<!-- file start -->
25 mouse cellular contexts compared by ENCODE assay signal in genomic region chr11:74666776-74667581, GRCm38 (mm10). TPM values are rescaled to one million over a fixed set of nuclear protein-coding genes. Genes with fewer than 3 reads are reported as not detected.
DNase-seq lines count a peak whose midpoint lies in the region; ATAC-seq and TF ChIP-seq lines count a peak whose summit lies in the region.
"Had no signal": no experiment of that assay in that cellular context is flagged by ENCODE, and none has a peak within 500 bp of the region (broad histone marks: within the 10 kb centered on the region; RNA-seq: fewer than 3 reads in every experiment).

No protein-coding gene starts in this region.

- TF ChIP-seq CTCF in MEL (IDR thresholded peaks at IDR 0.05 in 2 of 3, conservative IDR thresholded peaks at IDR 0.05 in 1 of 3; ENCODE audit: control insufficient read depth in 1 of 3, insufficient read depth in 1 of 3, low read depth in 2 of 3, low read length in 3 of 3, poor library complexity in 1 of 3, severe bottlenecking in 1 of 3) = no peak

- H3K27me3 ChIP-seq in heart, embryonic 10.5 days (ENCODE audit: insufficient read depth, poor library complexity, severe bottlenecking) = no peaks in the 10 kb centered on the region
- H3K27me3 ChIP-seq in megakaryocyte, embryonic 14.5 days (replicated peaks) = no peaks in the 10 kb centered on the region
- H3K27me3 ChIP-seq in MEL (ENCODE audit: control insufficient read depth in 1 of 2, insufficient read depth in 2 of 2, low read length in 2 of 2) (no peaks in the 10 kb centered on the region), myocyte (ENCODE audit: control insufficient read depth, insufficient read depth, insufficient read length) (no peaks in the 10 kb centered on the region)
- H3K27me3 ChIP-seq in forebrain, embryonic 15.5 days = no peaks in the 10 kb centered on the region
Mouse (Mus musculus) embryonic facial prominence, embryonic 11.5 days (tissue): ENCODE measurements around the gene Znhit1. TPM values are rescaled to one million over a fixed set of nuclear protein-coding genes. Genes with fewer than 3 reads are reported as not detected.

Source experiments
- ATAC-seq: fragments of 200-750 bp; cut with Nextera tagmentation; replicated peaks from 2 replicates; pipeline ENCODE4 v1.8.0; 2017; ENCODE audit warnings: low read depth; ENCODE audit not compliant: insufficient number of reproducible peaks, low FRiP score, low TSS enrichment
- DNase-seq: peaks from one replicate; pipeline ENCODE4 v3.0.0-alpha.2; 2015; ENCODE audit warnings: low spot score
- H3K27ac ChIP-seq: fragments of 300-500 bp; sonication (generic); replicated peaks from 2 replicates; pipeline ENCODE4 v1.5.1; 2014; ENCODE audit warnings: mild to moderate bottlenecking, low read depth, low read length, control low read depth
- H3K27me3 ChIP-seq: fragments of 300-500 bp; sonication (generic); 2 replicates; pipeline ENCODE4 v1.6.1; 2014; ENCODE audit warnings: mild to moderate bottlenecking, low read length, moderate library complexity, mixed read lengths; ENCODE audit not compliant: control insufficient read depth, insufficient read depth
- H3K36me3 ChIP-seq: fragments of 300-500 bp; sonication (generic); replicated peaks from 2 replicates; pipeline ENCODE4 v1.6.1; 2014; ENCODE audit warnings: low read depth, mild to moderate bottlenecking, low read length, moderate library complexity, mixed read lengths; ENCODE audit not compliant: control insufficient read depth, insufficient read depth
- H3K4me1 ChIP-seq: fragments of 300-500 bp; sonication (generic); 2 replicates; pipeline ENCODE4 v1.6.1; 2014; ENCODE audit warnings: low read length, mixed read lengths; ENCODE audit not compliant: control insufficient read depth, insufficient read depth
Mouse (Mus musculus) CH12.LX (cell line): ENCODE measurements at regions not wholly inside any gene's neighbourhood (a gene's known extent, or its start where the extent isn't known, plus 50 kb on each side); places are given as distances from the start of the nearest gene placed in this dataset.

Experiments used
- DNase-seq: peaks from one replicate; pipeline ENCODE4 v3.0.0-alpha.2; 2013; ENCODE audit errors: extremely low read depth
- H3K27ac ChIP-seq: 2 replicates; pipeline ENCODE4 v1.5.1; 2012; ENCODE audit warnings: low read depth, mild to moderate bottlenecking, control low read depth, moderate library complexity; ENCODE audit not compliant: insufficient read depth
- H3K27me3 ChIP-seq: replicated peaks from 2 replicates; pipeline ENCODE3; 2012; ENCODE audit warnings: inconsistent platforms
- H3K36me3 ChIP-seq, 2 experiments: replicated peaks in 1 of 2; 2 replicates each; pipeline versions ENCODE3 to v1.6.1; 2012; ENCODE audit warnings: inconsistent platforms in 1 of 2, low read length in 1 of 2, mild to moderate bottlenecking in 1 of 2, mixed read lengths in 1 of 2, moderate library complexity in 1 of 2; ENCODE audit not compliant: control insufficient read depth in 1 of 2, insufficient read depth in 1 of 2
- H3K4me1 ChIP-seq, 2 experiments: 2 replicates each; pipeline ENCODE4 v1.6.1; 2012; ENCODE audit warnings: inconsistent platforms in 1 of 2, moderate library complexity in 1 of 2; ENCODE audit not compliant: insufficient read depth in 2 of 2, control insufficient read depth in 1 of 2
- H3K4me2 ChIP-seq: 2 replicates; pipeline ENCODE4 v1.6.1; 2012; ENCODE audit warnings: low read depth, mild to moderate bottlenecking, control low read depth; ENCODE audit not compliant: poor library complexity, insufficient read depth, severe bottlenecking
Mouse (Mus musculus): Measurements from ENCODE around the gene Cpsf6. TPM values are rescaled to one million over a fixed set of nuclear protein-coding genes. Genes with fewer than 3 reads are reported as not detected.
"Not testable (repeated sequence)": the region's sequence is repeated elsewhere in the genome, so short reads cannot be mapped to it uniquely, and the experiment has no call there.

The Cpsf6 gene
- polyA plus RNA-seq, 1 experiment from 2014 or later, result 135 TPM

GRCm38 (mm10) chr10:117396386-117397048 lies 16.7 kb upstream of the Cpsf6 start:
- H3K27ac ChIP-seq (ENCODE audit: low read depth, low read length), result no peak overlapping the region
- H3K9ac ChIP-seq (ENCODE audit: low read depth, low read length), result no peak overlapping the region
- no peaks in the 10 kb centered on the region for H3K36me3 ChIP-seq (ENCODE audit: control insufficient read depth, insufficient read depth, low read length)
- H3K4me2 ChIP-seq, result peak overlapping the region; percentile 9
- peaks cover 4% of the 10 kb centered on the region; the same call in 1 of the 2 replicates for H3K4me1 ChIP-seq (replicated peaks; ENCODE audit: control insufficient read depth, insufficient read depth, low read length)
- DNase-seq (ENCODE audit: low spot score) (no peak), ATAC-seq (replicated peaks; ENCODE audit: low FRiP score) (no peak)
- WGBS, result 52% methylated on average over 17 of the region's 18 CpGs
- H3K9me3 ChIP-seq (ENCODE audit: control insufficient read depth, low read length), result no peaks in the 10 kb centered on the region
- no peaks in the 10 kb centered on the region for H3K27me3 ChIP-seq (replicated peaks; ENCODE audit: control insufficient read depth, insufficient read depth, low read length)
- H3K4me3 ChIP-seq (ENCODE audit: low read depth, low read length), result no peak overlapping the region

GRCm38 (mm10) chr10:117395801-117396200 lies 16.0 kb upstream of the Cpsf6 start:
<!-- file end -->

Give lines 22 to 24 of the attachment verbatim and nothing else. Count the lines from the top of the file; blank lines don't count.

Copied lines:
- H3K27me3 ChIP-seq: replicated peaks from 2 replicates; pipeline ENCODE3; 2012; ENCODE audit warnings: inconsistent platforms
- H3K36me3 ChIP-seq, 2 experiments: replicated peaks in 1 of 2; 2 replicates each; pipeline versions ENCODE3 to v1.6.1; 2012; ENCODE audit warnings: inconsistent platforms in 1 of 2, low read length in 1 of 2, mild to moderate bottlenecking in 1 of 2, mixed read lengths in 1 of 2, moderate library complexity in 1 of 2; ENCODE audit not compliant: control insufficient read depth in 1 of 2, insufficient read depth in 1 of 2
- H3K4me1 ChIP-seq, 2 experiments: 2 replicates each; pipeline ENCODE4 v1.6.1; 2012; ENCODE audit warnings: inconsistent platforms in 1 of 2, moderate library complexity in 1 of 2; ENCODE audit not compliant: insufficient read depth in 2 of 2, control insufficient read depth in 1 of 2